June 26, 2011
BBC Retracts Bogus Dog Stoning Story
On its site and in Ha'aretz, Just Journalism slams the BBC for its a bogus story and the ensuing weaseling retraction about a Jerusalem beit din (religious court) condemning a dog to death. Just Journalism's Carmel Gould writes:
The fact that all these stories were released after Maariv acknowledged that their claim that the court ordered the death of the dog was unjustified is seriously worrying. It indicates that journalists did not contact the source of the story but simply relied on second hand reporting, in this case, from Israel’s English-language Ynet website, which also published its story subsequent to Maariv’s retraction.
Presumably as a result of numerous bloggers flagging the retraction, a number of publications which released the seemingly false story have engaged in some level of manoeuvring, generally not involving acknowledgment of any wrongdoing on their parts. The BBC has published, "Jerusalem court denies dog condemned to stoning" which notes that "The source of the report, Israel's Maariv newspaper, apologised for its headline and for any offence caused." As though the retraction had only just occurred and was hence responsible for the BBC’s initial sloppiness.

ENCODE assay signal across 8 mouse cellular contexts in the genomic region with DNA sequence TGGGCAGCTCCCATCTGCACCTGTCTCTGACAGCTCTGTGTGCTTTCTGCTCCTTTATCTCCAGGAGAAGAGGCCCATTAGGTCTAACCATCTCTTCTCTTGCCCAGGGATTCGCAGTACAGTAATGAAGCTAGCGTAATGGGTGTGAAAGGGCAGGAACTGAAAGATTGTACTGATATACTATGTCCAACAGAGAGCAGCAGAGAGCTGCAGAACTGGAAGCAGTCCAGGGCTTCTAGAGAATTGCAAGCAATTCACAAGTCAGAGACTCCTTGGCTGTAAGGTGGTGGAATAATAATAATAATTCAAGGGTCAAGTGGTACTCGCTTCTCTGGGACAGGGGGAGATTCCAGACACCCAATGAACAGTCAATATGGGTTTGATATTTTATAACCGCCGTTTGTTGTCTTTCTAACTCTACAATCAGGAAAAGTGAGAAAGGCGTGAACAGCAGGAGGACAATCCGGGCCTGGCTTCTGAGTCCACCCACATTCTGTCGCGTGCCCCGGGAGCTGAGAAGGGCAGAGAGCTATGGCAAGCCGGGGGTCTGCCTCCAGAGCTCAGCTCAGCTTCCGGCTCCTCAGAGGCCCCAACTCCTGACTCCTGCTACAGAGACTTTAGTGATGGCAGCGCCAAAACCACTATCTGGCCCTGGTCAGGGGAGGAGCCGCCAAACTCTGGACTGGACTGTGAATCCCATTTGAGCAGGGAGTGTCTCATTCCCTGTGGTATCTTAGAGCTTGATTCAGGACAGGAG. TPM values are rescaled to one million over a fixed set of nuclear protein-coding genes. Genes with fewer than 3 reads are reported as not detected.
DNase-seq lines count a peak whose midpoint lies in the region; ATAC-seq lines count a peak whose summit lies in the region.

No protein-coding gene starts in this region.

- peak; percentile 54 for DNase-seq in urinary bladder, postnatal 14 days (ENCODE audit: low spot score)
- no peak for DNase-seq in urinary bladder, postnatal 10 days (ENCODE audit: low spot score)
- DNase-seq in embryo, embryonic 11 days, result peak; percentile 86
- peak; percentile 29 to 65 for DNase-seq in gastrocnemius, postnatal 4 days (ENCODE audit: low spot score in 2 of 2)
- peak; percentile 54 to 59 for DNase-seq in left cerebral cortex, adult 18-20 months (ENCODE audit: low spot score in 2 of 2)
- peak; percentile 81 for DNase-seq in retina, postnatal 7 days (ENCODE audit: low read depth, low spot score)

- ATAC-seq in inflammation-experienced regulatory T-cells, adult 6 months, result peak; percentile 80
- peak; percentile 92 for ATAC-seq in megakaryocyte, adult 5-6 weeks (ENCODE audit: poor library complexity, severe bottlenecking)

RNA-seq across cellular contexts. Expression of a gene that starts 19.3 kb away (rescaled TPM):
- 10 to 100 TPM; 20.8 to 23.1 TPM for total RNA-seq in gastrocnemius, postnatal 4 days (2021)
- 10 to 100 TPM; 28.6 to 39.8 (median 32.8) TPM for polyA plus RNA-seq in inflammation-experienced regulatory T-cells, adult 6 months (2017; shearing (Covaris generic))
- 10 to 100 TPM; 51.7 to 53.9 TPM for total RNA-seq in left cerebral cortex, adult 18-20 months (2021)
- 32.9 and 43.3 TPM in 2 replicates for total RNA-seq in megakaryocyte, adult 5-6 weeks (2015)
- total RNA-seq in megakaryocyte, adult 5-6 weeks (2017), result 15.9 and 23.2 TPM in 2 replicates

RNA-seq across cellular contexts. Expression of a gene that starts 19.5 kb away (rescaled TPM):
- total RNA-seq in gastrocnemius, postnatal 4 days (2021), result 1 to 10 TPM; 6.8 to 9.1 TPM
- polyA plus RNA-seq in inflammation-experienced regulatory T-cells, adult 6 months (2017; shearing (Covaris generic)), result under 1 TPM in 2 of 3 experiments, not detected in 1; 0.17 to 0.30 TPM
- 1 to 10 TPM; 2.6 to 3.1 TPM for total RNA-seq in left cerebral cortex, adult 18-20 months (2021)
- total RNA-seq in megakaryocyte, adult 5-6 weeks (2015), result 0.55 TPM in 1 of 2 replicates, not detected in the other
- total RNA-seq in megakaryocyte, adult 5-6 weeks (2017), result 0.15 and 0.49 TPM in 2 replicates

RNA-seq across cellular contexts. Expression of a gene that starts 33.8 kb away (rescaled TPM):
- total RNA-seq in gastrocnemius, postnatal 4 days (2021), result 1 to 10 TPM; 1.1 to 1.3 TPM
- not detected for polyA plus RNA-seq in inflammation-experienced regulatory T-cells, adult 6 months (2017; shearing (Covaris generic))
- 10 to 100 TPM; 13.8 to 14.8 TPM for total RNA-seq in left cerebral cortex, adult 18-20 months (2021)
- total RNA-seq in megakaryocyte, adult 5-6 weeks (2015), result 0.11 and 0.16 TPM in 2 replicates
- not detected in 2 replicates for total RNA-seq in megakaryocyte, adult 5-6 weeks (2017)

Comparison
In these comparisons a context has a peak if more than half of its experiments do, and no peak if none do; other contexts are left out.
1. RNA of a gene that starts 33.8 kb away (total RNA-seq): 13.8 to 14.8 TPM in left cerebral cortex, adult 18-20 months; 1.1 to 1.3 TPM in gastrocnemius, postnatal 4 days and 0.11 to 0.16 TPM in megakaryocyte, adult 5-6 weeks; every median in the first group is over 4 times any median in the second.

The Daily Telegraph website, which carried the AFP article over the weekend, removed its original article and posted, "Israel dog stoning reports strongly denied" which also insinuated that Maariv was entirely to blame.
Perhaps a more fitting response would have been to acknowledge the timeline in their follow-up coverage, thus accepting some responsibility for the fact that they too had fallen foul of basic journalistic standards in not checking the facts with the source.
Eoin O'Carroll of the Christian Science Monitor also writes about the bogus canine tale:
Repeating what has been said by other news outlets doesn't create knowledge. It just remixes it, sometimes with heavy distortion and amplification.
As budgets and news cycles shrink, piggybacking on other people's reporting, however sketchy, becomes inevitable. When this is done without verification, errors become increasingly frequent. So while "rabbi stones dog" may not be a true story, it's a useful cautionary tale for journalists, and that includes us.
Update: AFP did issue the following correction on June 20, though it does not appear on Lexis-Nexis:
KILL: Jewish court sentences dog to death by stoning
ATTENTION - KILL: This story is killed because it was based on information in the Israeli media which was later found to be false. ///
Posted by TS at June 26, 2011 06:10 AM
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